THURSDAY, April 17: Our programs begin this Thursday at 7:00 p.m. in Black Hall, Room 152 with the artist Daniel DeSiga, one of the Northwest's most accomplished Chicano artists and nationally recognized for his murals, posters, and paintings of migrant farm workers. His most recent work has taken an unexpected turn away from Chicano subjects and towards spontaneously executed abstract paintings. His talk this Thursday, entitled "Crossing Over," will focus on the personal and professional significance of his shift to new subject matter and means of expression. Please note that the exhibition "Daniel DeSiga and Friends" remains on display in Spurgeon Gallery, located in Randall Hall Room 141, until April 27 (Admission is free. Gallery hours are weekdays 10:00 a.m.-3:00 p.m., and weekends 1:00-4:00 p.m. For more information, please contact Heather Horn Johnson, Gallery Manager, at firstname.lastname@example.org, 509.963.2665, or visit www.cwu.edu/art)
THURSDAY, April 24: The second program, scheduled for Thursday, April 24 at 7:00 p.m. in Black Hall Room 152, will see Maria Ruth Sanabria, an activist from one of Colombia's most war-torn regions, discuss the efforts of community women to "wage peace" in response to the everyday violence surrounding them. Sponsored also by the Montana Human Rights Network, the event marks the fifth annual celebration at CWU of Colombian civil society's efforts to carve out dignified lives caught between government, para-military, and guerrilla forces who have been engaged in nearly a half century of warfare.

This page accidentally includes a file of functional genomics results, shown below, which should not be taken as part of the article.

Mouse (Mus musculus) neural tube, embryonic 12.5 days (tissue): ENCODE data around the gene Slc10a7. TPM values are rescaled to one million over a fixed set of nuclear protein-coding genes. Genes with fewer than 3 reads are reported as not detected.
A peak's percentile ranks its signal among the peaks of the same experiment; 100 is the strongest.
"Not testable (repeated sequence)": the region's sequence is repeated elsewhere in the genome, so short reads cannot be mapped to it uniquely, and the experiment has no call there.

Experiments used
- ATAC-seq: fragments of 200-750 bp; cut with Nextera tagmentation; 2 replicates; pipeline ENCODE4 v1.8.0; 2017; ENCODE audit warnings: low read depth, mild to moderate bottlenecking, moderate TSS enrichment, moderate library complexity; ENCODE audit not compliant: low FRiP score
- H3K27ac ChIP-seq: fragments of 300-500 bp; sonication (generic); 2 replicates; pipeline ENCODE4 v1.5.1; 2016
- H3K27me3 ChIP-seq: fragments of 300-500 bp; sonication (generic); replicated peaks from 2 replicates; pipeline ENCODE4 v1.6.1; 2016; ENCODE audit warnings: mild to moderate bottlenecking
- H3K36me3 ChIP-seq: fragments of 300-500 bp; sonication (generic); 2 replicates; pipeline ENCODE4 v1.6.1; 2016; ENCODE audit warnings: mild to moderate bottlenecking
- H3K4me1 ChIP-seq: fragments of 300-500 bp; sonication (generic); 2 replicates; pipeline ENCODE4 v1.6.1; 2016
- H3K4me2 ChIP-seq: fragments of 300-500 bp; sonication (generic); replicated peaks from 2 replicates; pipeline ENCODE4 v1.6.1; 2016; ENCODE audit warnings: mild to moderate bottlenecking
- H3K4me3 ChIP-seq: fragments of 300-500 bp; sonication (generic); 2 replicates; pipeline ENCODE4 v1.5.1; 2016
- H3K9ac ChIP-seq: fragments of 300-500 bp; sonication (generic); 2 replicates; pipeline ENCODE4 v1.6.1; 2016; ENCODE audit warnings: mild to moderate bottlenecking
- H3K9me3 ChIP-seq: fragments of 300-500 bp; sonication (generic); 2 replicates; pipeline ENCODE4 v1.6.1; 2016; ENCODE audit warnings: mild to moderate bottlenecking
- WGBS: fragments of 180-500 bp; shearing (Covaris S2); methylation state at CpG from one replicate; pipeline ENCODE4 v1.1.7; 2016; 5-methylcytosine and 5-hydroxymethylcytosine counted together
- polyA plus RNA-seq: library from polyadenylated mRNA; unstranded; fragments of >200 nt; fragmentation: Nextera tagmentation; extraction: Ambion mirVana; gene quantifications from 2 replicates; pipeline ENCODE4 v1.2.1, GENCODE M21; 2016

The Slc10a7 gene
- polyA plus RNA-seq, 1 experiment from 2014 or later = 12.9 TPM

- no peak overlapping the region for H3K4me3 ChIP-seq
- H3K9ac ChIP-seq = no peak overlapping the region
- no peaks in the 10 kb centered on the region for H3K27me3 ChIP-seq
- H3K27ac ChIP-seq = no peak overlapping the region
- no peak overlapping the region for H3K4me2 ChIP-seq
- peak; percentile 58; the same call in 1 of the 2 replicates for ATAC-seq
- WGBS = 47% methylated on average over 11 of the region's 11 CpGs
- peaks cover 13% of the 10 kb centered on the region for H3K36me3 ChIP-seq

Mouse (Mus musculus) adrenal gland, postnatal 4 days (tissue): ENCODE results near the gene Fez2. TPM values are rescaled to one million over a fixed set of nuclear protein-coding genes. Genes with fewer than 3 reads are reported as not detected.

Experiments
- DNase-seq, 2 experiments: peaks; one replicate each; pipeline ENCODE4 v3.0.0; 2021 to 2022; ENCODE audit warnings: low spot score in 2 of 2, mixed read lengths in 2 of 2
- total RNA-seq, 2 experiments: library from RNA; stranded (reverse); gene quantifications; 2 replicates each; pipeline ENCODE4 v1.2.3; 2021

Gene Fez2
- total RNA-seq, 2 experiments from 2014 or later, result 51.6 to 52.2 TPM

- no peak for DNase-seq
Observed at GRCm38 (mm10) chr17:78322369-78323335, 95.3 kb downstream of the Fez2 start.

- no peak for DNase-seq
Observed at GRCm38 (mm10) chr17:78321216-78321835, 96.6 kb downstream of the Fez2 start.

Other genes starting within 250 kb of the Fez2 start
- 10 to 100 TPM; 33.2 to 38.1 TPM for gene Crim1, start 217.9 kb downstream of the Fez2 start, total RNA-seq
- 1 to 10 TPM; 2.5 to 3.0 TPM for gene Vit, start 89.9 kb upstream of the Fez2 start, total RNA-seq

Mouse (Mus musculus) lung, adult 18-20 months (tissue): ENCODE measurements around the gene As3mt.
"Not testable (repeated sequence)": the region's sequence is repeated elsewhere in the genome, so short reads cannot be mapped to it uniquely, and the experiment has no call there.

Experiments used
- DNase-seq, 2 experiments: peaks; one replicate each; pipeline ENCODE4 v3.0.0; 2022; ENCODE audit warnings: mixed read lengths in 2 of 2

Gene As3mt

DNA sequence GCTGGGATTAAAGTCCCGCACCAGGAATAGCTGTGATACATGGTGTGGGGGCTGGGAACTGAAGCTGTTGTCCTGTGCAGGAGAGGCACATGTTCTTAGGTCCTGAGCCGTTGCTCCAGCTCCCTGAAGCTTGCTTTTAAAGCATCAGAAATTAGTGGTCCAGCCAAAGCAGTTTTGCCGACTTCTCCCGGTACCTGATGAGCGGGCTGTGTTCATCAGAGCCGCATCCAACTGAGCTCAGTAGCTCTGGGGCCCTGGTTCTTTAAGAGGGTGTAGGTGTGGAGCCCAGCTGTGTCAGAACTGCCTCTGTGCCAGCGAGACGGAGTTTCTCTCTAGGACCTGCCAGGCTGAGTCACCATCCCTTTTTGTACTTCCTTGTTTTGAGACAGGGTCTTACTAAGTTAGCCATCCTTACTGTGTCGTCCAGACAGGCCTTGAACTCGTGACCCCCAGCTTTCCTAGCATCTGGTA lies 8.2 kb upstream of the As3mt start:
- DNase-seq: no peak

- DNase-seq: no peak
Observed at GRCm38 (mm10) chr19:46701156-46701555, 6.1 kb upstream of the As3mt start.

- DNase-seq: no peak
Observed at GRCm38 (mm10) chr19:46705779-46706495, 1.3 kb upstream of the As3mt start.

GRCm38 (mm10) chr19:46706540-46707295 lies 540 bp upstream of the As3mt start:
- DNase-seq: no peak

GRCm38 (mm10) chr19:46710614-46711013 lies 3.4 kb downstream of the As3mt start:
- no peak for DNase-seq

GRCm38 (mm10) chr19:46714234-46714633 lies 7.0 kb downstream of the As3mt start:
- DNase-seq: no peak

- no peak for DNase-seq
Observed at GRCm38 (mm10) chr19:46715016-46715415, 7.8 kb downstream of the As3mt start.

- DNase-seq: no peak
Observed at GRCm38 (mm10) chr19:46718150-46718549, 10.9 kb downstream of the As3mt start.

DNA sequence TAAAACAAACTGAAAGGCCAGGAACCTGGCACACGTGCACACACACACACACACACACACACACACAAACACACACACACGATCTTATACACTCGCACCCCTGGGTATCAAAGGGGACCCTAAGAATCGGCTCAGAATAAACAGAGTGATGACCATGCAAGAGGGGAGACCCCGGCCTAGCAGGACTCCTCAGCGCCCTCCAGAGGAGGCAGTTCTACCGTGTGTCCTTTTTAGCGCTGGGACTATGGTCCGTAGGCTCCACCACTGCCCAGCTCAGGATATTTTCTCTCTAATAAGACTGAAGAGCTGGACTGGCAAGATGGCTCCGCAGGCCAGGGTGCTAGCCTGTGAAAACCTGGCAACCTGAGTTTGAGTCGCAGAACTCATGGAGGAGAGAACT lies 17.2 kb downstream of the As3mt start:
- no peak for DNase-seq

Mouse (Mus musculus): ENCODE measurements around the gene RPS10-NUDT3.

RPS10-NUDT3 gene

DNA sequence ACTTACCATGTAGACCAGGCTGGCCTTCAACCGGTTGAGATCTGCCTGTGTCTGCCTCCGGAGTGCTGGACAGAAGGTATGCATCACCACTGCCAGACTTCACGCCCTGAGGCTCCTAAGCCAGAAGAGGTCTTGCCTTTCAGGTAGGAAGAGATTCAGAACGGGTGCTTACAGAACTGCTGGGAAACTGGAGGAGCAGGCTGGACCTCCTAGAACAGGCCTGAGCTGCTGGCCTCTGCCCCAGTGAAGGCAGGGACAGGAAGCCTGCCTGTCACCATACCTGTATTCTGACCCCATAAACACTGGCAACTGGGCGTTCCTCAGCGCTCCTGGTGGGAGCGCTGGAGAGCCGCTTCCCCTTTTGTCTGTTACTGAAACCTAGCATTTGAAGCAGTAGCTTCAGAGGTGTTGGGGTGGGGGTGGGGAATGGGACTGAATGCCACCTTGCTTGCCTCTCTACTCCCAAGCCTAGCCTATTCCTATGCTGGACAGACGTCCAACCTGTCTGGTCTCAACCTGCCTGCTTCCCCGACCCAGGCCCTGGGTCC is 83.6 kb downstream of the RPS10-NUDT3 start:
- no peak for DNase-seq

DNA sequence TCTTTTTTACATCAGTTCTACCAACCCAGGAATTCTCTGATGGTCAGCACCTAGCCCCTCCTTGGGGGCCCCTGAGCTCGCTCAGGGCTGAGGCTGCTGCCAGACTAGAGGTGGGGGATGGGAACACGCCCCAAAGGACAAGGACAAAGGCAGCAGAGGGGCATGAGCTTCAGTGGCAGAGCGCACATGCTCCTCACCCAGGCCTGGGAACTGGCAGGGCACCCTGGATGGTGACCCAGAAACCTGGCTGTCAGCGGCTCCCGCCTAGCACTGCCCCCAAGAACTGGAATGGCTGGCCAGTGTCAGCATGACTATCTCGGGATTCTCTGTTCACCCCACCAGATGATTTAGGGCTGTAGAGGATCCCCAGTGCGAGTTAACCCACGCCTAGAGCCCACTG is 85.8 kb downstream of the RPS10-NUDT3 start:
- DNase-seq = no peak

CINCO DE MAYO: The programming culminates with a grand celebration in the Music Building Concert Hall on May 5th with the acclaimed Mexican band, Bola Suriana, treating us to a two-hour performance of some of the richest, most talked-about music from Morelia, Michoacán. Bola Suriana has been together for over seventeen years, during which time they have developed an original style, taking as a foundation Mexican and Latin American folk music, and emphasizing the distinct styles of traditional music in their home state of Michoacán. Their music has taken them on a journey of cultural forums through much of Mexico and internationally, representing Mexico on twenty tours in a variety of festivals and concerts in Europe, the United States, South America, and the Caribbean. The Bola has recorded sixteen albums to date, testimony to their continuing work to share the rich musical heritage of their people. The name of the group is taken from the army of General Emiliano Zapata, who, in the Mexican Revolution of 1910, rose up in arms against the dictator Porfirio Díaz. Zapata hoped to eradicate the precarious conditions under which farmers lived and to create a more just Mexico. For more information, please visit the band's website at www.bolasuriana.com. Sponsored in part by the Yakima-Morelia Sister Cities Organization, the event highlights our region's cultural links to a region of origin for many central Washington Latino/as.